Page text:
Date: 3/14/17 12:33 pm
From: Donald C. Steinkraus <steinkr...>
Subject: Re: Yard questions
Birds and Insects and Plants are Interconnected

The invasive plants, nationwide, worldwide, along with invasive insects, exotic plant pathogenic fungi, etc. have wreaked havoc on our ecosystems and will continue to do so. All one has to think of is: American chestnut (wiped out by exotic fungus), American elm (essentially decimated by exotic fungus), ash trees (under great threat from exotic Emerald ash borer), all our hardwoods (from exotic Asian longhorn beetle), etc. etc.

I agree with Mary Ann and other writers below that for the sake of the birds, invasive plants be removed when in our power.

Honestly, the horticulture industry and USDA scientists that promoted plants such as Callery (Bradford) pears, Sericea lespideza, multiflora rose, Bermuda grass, fescue, Johnson grass, ailanthus trees, privet, bush honeysuckle, Japanese honeysuckle, English ivy, Nandina, and so many other plants, have greatly harmed the abundance and diversity of our native moths and other insects (that feed the birds) and therefore, bird life.

Like others on this listserv I am trying to walk the walk and kill and remove all the invasives above, but I recognize it is not in my power to do anything but mitigate the problem a bit.

From: The Birds of Arkansas Discussion List <ARBIRD-L...> on behalf of Mary Ann King <office...>
Sent: Tuesday, March 14, 2017 2:17:24 PM
To: <ARBIRD-L...>
Subject: Re: Yard questions

Janet Carson has done a lot in Arkansas & yes, she will only speak of natives when asked. I certainly wasnít disparaging her knowledge. And I didnít mean she endorsed Bradford pears Ė when I spoke of the Bradford pears, I was only using it as an example of the perils of planting invasive species. Iíd just like to see her not suggesting using invasives at all. I donít have a problem with her recommending most non natives Ė

We have way too many invasive species that are being sold -

MaryAnn King
In the pine woods northwest of London
From: The Birds of Arkansas Discussion List [mailto:<ARBIRD-L...>] On Behalf Of Jim and Karen Rowe
Sent: Tuesday, March 14, 2017 12:35 PM
To: <ARBIRD-L...>
Subject: Re: Yard questions

I think Sally Jo Gibson made an excellent suggestion, especially if you preface your question to Janet Carson with the comment that you only want to plant natives. I gave a Master Garden presentation about landscaping your yard for birds using natives, and Janet Carson's presentation on perennial plants for the garden was just after mine. I stayed to listen and was pleased to hear Janet promoting natives because they were best adapted to Arkansas soil and weather.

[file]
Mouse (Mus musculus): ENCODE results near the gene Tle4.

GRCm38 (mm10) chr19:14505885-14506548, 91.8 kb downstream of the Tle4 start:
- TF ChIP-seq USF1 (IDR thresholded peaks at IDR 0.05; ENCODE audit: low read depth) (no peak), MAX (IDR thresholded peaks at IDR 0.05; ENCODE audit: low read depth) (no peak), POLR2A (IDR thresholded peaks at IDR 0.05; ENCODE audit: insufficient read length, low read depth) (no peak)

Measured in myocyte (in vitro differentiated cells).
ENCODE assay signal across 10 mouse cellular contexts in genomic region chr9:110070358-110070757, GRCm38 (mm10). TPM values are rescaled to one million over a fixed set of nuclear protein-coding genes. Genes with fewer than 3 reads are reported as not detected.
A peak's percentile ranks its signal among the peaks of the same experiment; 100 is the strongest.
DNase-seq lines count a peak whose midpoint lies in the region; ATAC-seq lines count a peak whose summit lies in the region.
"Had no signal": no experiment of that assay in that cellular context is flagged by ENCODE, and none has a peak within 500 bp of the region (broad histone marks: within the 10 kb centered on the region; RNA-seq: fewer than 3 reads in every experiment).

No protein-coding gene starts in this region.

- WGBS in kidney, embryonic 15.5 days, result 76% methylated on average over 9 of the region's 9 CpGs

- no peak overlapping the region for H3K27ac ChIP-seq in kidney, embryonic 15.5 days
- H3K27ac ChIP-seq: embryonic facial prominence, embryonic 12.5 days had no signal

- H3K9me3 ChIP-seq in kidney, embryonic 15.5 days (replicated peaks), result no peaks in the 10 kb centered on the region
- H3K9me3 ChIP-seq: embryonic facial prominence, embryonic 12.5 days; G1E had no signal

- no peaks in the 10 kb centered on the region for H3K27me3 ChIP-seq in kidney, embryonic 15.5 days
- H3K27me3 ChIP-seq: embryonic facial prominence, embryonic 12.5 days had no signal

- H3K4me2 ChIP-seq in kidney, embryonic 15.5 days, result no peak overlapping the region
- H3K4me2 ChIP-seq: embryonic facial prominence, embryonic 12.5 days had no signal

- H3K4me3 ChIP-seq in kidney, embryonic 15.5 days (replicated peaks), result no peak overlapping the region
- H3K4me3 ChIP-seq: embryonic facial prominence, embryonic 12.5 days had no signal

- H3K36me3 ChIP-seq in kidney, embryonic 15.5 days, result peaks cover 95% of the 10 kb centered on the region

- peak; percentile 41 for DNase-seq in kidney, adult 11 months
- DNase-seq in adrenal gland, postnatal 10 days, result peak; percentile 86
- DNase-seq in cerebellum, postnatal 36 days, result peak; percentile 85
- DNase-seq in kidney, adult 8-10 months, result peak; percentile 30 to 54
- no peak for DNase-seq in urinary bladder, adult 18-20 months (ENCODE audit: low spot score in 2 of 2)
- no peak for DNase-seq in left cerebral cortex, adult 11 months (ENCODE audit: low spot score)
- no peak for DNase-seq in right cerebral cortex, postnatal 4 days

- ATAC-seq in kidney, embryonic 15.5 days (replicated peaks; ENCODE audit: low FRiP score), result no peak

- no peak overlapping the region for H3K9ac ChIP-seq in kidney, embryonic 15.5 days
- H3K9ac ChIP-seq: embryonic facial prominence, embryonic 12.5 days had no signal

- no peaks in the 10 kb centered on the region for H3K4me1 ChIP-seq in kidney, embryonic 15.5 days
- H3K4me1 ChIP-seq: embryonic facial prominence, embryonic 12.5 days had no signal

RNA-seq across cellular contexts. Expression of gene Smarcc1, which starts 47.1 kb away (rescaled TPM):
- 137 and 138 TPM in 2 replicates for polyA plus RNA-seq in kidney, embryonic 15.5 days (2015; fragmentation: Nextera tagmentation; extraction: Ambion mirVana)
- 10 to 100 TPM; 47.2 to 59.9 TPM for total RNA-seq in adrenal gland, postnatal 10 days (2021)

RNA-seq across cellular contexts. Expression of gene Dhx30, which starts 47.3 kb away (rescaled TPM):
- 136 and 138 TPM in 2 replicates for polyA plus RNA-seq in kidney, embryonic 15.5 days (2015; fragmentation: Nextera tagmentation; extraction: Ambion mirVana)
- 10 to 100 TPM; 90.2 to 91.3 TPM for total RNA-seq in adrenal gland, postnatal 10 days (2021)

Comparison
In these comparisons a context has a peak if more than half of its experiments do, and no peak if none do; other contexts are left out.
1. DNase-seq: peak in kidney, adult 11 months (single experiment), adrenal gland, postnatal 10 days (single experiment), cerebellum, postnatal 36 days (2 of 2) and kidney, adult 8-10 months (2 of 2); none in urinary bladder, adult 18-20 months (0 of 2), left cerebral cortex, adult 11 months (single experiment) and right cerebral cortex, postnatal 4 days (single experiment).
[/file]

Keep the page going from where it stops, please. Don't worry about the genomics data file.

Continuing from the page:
Karen Rowe
From: Sally Jo Gibson <sjogibson...><mailto:<sjogibson...>>
To: <ARBIRD-L...><mailto:<ARBIRD-L...>
Sent: Monday, March 13, 2017 12:09 PM
Subject: Re: Yard questions

Iím so very sorry for making this recommendation!!

Sent from Mail<> for Windows 10

From: Mary Ann King<mailto:<office...>
Sent: Monday, March 13, 2017 12:00 PM
To: 'Sally Jo Gibson'<mailto:<SJOGibson...>; <ARBIRD-L...><mailto:<ARBIRD-L...>
Subject: RE: Yard questions

While Janet Carson is undoubtedly an expert in her field, she does often recommend species that are not native & are invasive as well. I have been fighting Winter honeysuckle for years which she recommends for bees. Invasive species crowd out native trees, shrubs & grasses. Proof? Look at Callery pear, Japanese honeysuckle, privet, Kudzu and on & on.

Native species are best to use if you want to feed birds. Oaks are at the top of the list for having caterpillars which birds eat for protein & rearing their young.

MaryAnn King
In the pine woods northwest of London

UA Cooperative Extension Service. Janet Carson in the Little Rock office is an expert on yards.
Sally Jo Gibson
Harrison, AR

Hi all,

This is for bird-ers, plant-ers, and animal-ers alike. We live in a neighborhood in eastern Fayetteville which is well-treed and well-lawned. This time of year, we frequently see trucks from one or another of the various lawn maintenance companies, as well as many of our DIY neighbors fertilizing and spreading other stuff on their lawns. The result in the summer is a lot of very green and carefully mowed carpets. We've resisted, with the result that our front and back yards are largely pretty bare ground. We would like some advice on "in-between" choices which are relatively low-maintenance and benign/supportive of birds and other animals (and plants). We're trying to find out more about micro-clover as an alternative to lawn grasses. Thoughts?

Jonathan Perry, Ph.D.
Licensed Psychologist
Fayetteville, Arkansas

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